This Week’s Theme: 10-Year Anniversary (Music from 2012)
I paid very little attention to new music in 2012. There are many reasons for this, and I don’t feel guilty about it, but I’m always working to fill in the gaps in my musical knowledge. For this reason, it was interesting to go back ten years and listen to the music of 2012. Unfortunately, I quickly found that a lot of the most popular albums of the year did not peak my interest. Undaunted, I widened my investigative scope and took a deeper dive into the year’s releases, and in the end I was able to find plenty of music that I certainly would have liked back then if I had taken the time to find it. I also have a few favorites from that year which I still very much enjoy, so the final list is a nice mix of the familiar and the new. I’ve selected a wide variety of rock, pop, rap, jazz, blues, reggae, and many other genres and my final conclusion is that, of course, 2012 was filled with a lot of great music.
Welcome to Radio Faux Show volume two, number sixteen.
First things first – click a link to start listening and then come back to read about this week’s songs.
Blues Album Of The Year: Blak and Blu by Gary Clark, Jr.
Clark’s third album was his major label debut and received several Grammy nominations. It is fantastic.
Rap Album Of The Year: The Money Store by Death Grips
Yes, I’m an old hipster and I like this record, just like all of the other hipsters from 2012. I know that Kendrick Lamar and Frank Ocean had extremely important and popular albums in 2012, but I like this better.
Runner-up: Skelethon by Aesop Rock
I’ve been a fan of Aesop Rock’s alternative hip-hop since I first heard him in 2007. This album is a fine example of his version of the genre.
I could make a Top Five or Top Ten or Top Twenty, but it would be filled with albums that I didn’t listen to back then and/or still don’t listen to much even now. However, these two albums were my favorites then and still are today.
Number Two: Transcendental Youth by The Mountain Goats
There is a period of time in the recording history of The Mountain Goats, after the classic trio (Tallahassee, We Shall All Be Healed, The Sunset Tree) and before the current Matt Douglas era, when their albums became harder to distinguish from one another. However, the fifth album in that run, Transcendental Youth, is the highlight of that period. Like all of the band’s 21st century albums, the lyrics are powerful and tell a story that is only slightly discernible, but the songwriting on this one is an introduction to what is about to come with their late-period masterpiece Beat The Champ. Ten years later, this is still an easy listen for any of their fans and a nice place to start for the uninitiated before they begin that joyous trip down the John Darnielle rabbit hole that so many of us have taken through the years.
Number One: Some Nights by Fun.
This is without a doubt the album I listened to more than any other in 2012. The discovery of this record led me to the band’s 2009 debut Aim and Ignite, which is also worth a listen, but while I have seldom returned to that one, I often play this one when I want to listen to some fun (pun intended) music while driving around town. Researching music for this week’s show led me to play it a few more times and it still sounds great ten years on. I always felt that the spirit of Freddie Mercury was present in these songs, and I still feel that is true. There is something about the quality of the vocals and the empowerment of the lyrics that is reminiscent of Queen in the ’80s, and perhaps that is why this album drew me in originally and continues to draw me back. It is unfortunate that the music of Nate Ruess came and went so quickly, with not much more than a few albums and the occasional appearance as songwriter or performer for other artists to his credit. Hopefully he will come back at some point and give us all some more great music. In the meantime, I think I’ll go listen to “Carry On” one more time.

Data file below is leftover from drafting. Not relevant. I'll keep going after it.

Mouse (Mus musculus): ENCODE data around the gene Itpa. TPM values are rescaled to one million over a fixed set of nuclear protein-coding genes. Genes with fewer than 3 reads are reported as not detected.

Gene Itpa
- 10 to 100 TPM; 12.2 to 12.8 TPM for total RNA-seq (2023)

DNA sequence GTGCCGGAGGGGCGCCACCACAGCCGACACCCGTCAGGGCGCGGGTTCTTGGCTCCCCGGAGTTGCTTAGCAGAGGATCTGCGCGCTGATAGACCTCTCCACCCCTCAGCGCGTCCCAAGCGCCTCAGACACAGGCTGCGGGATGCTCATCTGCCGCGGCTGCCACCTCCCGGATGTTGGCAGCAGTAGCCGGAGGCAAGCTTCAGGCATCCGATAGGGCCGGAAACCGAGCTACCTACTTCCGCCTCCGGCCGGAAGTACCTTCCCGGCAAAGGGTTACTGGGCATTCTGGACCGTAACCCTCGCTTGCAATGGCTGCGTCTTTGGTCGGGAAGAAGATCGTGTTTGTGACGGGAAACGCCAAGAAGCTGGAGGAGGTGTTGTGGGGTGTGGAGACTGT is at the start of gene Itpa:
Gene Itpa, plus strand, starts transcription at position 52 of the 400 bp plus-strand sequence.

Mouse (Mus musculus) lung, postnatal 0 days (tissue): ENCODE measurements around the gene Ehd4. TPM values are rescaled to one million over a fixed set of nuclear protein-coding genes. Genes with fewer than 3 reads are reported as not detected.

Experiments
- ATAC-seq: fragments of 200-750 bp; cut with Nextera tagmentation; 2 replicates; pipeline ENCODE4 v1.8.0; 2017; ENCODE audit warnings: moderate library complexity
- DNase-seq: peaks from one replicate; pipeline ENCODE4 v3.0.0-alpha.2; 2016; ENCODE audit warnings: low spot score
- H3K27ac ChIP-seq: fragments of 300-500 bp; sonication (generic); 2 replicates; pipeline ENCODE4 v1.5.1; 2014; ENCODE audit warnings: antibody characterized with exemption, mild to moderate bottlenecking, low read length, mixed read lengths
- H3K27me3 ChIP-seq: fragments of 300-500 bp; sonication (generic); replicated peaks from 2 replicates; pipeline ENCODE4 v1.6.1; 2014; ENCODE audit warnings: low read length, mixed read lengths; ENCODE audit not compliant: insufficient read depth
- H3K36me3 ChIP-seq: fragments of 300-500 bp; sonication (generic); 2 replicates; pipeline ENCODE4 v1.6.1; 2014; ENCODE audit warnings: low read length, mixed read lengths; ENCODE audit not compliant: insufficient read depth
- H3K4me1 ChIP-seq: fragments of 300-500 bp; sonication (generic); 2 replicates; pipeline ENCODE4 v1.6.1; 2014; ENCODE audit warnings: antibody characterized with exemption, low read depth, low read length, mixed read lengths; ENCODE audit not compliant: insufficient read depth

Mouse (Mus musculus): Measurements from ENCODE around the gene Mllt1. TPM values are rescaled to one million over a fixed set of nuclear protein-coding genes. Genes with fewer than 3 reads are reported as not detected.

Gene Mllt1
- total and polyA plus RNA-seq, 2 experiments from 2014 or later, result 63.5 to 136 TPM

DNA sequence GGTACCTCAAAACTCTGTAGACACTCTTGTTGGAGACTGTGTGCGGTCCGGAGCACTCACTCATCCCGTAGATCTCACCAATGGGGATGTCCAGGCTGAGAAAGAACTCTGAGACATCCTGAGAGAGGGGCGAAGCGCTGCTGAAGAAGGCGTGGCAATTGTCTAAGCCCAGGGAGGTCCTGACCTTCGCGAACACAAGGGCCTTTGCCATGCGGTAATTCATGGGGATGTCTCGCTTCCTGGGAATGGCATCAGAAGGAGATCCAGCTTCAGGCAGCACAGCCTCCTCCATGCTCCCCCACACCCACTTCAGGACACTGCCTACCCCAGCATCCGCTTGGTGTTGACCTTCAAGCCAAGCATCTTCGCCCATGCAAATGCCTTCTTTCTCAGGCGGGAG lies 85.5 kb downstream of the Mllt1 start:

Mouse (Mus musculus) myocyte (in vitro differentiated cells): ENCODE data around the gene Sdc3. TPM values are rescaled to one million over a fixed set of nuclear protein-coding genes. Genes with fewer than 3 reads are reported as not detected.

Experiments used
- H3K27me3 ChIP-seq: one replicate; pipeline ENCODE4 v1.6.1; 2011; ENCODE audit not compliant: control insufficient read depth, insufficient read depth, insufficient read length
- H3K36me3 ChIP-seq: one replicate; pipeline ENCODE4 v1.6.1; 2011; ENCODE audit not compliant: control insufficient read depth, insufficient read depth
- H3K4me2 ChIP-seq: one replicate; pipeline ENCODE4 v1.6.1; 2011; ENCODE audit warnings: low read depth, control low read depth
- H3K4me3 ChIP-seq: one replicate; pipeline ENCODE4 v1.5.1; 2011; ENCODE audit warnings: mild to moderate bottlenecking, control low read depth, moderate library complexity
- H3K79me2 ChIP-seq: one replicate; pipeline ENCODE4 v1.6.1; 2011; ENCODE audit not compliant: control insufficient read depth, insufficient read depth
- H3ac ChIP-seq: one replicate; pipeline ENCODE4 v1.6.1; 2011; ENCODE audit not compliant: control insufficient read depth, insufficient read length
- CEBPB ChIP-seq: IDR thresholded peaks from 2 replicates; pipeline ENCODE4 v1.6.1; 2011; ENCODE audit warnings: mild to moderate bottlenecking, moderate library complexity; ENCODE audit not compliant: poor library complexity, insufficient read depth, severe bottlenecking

Highlights of the Rest
As for the rest of this week’s selections, here are some highlights.
Bob Dylan and Bruce Springsteen both put out great records that fans appreciated. If you aren’t a fan, these aren’t for you, but at least they were still going over fifty years into their careers. They are actually still going today – Dylan in his ’80s and Springsteen in his ’70s.
Song selections: “Soon After Midnight” by Bob Dylan and “Shackled and Drawn” by Bruce Springsteen
Jimmy Cliff, on the other hand, put out an album that everyone can enjoy. Rebirth is an old school reggae album that is one of his best, which is saying something for a legend like Cliff. Song selection: “World Turned Upside Down”
Swans had been around for thirty years when they released The Seer. The sound of the band has changed dramatically during its lifetime, with this record a beautiful mix of both their noisier and quieter moments. Song selection: “Song For A Warrior”
Boys & Girls was the debut album for Alabama Shakes. Song selection: “Hold On”
Blak and Blu by Gary Clark, Jr. was his major label debut. Song selection: “Bright Lights”
The Money Store by Death Grips is the group’s debut album and made dozens of Best Of The Year lists. Song selection: “I’ve Seen Footage”
Celebration Rock by Japandroids was their second album and made everyone’s year-end list of best indie-rock albums. Song selection: “The House That Heaven Built”
Light Up Gold is the second album by post-punk act Parquet Courts. Song selection: “Borrowed Time”
Shrines by Purity Ring was their debut album and made a bunch of year end lists. Song selection: “Fineshrine”
Grammy, Billboard, CMA, AMA, and Other Awards
The following artists and/or albums all won some sort of major award in 2012.
The Idler Wheel Is Wiser Than the Driver of the Screw and Whipping Cords Will Serve You More Than Ropes Will Ever Do by Fiona Apple did not win any major awards, but it is considered by many to be one of the best albums of the 21st century, including a listing at #213 on the 2020 Rolling Stone 500 Greatest Albums of All Time. Song selection: “Every Single Night”